This is a scene from the movie Southpaw:

Judge: The child has no other family, is that right?

Attorney: Uh, no, Your Honor. Uh, both my client and his wife came up through the system.

Judge: I see. So that's why these circumstances are a little bit more painful for you.

In a child custody case, the attorney replies to a judge's question about the child's family members by saying both parents "came up through the system". What does it mean? Both parents went through foster homes? Why "came up through"?


1 Answer 1


There are several phrases in English that talk about children's becoming adults in terms of going from lower to higher. Parents 'raise' children. Children are 'brought up' in a certain place or time. Children 'grow up' into adults. The verb 'to come up' is another phrase in this category. It means to grow up. Because it uses the word 'come' it expresses the perspective of someone who's already grown up talking about a child moving toward being grown up.

'The system' in this case means the foster care system. Both parents grew up in the foster care system. The writer could have said that they 'came up in the system, but didn't. The use of the word 'through' when talking about the system makes the system sound like a process with a beginning and an end. A person goes 'through' it rather than staying 'in' it. Many foster children go from one foster home to another as they're growing up. As you pointed out, they might go 'through' several homes. So the choice of the word 'through' emphasizes the temporary nature of the system and the experience of being raised in it.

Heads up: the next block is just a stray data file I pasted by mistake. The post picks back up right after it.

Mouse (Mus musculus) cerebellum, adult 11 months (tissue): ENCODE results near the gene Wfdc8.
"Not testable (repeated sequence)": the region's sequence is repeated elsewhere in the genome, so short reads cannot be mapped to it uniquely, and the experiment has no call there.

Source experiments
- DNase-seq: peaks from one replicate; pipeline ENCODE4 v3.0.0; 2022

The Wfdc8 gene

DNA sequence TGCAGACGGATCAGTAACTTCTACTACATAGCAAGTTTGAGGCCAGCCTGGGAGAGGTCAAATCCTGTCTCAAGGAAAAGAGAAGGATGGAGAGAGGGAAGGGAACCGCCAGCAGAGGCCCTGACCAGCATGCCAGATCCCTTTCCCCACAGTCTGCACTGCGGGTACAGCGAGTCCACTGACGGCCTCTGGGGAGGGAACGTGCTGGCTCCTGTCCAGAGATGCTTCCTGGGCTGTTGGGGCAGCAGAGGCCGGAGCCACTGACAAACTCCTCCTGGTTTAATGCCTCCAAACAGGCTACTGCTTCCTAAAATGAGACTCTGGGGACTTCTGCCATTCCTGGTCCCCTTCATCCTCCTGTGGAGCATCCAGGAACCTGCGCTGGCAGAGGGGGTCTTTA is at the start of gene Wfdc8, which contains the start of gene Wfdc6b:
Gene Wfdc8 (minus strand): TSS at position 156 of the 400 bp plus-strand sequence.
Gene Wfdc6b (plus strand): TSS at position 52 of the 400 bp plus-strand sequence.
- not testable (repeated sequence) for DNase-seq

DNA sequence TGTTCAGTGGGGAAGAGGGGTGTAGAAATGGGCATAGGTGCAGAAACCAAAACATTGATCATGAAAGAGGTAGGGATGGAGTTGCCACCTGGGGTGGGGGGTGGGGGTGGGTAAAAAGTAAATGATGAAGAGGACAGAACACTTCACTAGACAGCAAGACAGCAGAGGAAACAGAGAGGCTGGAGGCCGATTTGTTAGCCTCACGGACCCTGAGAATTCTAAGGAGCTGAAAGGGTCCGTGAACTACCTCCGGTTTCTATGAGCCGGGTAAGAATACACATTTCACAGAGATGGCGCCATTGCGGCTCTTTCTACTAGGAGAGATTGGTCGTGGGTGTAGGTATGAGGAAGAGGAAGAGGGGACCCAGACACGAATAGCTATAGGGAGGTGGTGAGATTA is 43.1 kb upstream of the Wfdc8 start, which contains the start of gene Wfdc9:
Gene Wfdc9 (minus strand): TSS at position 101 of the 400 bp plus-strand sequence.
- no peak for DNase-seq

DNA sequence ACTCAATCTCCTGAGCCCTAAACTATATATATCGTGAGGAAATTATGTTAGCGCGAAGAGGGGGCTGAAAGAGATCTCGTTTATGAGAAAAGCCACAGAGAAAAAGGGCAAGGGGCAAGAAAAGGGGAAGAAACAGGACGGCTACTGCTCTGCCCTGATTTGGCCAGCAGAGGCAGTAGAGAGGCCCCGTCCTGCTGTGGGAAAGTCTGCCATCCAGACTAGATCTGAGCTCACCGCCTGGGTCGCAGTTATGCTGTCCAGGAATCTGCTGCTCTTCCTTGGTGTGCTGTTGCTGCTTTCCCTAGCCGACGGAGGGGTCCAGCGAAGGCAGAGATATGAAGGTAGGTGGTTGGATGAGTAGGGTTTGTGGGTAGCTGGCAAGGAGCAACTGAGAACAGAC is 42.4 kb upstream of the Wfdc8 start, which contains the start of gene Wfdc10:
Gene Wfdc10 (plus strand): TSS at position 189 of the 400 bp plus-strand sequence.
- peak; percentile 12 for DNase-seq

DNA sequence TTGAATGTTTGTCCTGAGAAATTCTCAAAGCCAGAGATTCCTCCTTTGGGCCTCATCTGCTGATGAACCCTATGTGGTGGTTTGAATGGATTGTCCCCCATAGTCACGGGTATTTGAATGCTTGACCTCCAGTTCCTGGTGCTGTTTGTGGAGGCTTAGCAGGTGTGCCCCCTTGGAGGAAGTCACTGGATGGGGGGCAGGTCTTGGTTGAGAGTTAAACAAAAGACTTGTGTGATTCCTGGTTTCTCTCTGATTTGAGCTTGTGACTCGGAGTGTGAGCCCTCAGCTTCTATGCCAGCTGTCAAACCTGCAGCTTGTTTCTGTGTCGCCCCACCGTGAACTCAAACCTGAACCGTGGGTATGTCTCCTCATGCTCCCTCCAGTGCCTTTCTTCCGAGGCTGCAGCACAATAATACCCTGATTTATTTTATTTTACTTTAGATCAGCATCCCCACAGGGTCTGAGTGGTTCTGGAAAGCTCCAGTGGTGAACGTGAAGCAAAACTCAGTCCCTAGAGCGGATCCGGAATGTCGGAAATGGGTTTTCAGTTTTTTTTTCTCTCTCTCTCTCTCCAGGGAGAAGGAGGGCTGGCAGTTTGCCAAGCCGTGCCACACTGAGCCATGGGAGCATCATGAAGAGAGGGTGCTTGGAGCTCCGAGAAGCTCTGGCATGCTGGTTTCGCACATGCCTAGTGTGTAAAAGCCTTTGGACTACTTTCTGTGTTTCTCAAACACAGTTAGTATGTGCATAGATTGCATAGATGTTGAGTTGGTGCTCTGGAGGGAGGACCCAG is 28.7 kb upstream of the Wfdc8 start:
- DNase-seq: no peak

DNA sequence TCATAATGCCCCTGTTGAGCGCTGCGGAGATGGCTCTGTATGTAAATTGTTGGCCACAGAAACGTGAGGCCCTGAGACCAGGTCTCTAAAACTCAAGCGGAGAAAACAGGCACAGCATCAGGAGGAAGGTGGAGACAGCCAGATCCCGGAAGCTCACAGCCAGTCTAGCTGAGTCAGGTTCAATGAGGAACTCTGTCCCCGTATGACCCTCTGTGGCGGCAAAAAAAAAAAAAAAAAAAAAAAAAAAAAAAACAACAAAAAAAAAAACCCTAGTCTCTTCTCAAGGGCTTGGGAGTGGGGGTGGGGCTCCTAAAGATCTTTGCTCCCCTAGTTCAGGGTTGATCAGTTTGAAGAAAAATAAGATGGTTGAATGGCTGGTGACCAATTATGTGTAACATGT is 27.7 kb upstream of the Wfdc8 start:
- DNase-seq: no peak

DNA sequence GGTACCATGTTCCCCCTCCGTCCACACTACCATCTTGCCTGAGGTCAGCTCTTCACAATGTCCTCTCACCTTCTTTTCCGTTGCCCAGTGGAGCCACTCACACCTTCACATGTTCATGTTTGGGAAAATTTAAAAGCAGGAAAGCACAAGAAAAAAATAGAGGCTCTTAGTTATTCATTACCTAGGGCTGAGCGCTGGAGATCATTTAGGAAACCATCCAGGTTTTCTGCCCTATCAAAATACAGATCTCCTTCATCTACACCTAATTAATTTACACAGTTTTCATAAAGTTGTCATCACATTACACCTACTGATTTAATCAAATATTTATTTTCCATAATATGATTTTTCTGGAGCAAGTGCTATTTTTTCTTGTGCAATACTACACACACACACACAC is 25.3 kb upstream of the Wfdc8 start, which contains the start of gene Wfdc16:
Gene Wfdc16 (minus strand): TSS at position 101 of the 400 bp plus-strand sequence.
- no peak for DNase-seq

• This makes sense. +1. However, I can't seem to find this sense of "come up" in dictionaries or Google. It seems Google hits for "the child came up" are all about something else.
    – Eddie Kal
    Commented May 23, 2019 at 13:09
  • 1
    I was going to say that this usage is somewhat non-standard, but I didn't for fear of being culturally biased. I think you'd hear it more in the southern parts of the U.S. and more in lower socio-economic classes, and not as much as it was used several generations ago. All of these would explain why it's not in the dictionary.
    – dwilli
    Commented May 23, 2019 at 15:19

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